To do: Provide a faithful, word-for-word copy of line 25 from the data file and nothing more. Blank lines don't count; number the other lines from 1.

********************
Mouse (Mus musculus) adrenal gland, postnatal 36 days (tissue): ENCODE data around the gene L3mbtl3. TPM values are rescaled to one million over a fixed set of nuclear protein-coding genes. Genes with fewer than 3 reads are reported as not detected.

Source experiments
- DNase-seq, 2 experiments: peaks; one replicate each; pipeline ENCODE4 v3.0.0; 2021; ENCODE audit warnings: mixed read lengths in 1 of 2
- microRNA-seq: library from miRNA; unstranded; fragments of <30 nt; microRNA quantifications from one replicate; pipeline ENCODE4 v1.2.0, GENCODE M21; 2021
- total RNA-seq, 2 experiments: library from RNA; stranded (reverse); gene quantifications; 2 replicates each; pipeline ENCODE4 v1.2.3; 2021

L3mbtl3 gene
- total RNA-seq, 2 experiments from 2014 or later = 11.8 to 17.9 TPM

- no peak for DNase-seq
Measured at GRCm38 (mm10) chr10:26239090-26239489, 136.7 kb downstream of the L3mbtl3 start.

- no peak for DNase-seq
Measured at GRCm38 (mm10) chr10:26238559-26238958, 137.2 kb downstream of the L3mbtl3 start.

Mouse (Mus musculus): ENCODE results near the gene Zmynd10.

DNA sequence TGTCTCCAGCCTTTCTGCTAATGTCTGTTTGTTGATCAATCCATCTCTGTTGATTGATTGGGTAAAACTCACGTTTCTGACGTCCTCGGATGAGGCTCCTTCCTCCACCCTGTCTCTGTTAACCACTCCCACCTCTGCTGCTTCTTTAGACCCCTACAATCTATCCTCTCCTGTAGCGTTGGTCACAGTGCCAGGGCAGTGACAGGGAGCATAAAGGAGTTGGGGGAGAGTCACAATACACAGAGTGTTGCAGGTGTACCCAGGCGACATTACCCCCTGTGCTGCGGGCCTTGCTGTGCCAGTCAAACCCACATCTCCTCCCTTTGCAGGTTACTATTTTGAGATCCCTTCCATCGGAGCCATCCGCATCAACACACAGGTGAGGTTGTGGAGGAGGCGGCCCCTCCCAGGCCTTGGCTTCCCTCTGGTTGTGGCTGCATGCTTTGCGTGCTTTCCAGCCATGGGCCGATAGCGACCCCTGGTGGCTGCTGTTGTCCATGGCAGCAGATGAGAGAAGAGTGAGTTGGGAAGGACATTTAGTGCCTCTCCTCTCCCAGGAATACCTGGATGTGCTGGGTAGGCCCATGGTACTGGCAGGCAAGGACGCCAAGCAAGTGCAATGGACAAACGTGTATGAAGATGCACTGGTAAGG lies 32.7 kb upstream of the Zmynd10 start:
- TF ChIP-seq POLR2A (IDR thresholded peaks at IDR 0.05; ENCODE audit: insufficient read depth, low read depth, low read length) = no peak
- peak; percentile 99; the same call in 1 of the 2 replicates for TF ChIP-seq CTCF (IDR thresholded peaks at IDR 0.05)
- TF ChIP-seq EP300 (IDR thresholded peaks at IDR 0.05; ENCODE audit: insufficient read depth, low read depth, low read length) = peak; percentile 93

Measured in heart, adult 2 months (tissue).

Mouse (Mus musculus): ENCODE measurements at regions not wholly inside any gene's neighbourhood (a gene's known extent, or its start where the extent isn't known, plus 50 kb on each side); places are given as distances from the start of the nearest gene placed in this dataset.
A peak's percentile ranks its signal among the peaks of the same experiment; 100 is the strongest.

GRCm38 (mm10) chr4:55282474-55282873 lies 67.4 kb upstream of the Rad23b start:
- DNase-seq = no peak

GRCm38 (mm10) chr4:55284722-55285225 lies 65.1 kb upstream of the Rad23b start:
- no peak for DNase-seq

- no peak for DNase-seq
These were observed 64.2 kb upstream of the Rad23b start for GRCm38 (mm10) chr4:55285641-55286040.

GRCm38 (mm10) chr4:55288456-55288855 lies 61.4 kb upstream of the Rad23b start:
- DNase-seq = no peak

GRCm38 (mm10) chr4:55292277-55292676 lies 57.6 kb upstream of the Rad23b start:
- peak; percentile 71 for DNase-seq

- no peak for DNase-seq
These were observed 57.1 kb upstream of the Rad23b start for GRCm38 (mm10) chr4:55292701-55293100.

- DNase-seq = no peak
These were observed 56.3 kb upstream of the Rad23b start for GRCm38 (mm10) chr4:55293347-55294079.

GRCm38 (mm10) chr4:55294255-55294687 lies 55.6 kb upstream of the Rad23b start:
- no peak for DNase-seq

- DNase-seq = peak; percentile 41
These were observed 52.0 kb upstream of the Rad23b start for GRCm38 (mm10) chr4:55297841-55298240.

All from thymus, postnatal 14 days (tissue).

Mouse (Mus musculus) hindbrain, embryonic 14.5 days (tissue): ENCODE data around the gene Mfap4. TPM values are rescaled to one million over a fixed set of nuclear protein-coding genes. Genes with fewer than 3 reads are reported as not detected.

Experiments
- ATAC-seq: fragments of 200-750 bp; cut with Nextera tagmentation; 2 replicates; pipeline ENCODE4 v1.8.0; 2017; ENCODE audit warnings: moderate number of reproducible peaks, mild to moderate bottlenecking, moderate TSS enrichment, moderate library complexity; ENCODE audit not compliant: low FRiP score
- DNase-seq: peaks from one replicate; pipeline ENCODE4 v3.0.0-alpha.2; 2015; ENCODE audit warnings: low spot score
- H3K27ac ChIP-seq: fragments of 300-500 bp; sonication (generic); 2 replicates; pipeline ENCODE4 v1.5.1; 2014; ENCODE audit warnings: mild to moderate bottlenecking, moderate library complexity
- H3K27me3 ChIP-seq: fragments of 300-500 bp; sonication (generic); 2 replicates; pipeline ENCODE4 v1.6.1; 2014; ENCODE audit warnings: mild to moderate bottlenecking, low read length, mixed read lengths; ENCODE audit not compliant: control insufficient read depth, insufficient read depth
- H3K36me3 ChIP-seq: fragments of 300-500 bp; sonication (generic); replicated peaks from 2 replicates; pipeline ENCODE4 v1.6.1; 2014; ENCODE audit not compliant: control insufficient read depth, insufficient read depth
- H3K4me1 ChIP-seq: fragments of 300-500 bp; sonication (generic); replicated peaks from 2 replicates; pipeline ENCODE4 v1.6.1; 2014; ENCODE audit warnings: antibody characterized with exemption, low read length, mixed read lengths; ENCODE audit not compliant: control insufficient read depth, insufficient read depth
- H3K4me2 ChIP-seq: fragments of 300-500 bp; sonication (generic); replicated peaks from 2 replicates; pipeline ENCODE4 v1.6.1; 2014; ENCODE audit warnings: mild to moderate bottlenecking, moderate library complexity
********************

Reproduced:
These were observed 64.2 kb upstream of the Rad23b start for GRCm38 (mm10) chr4:55285641-55286040.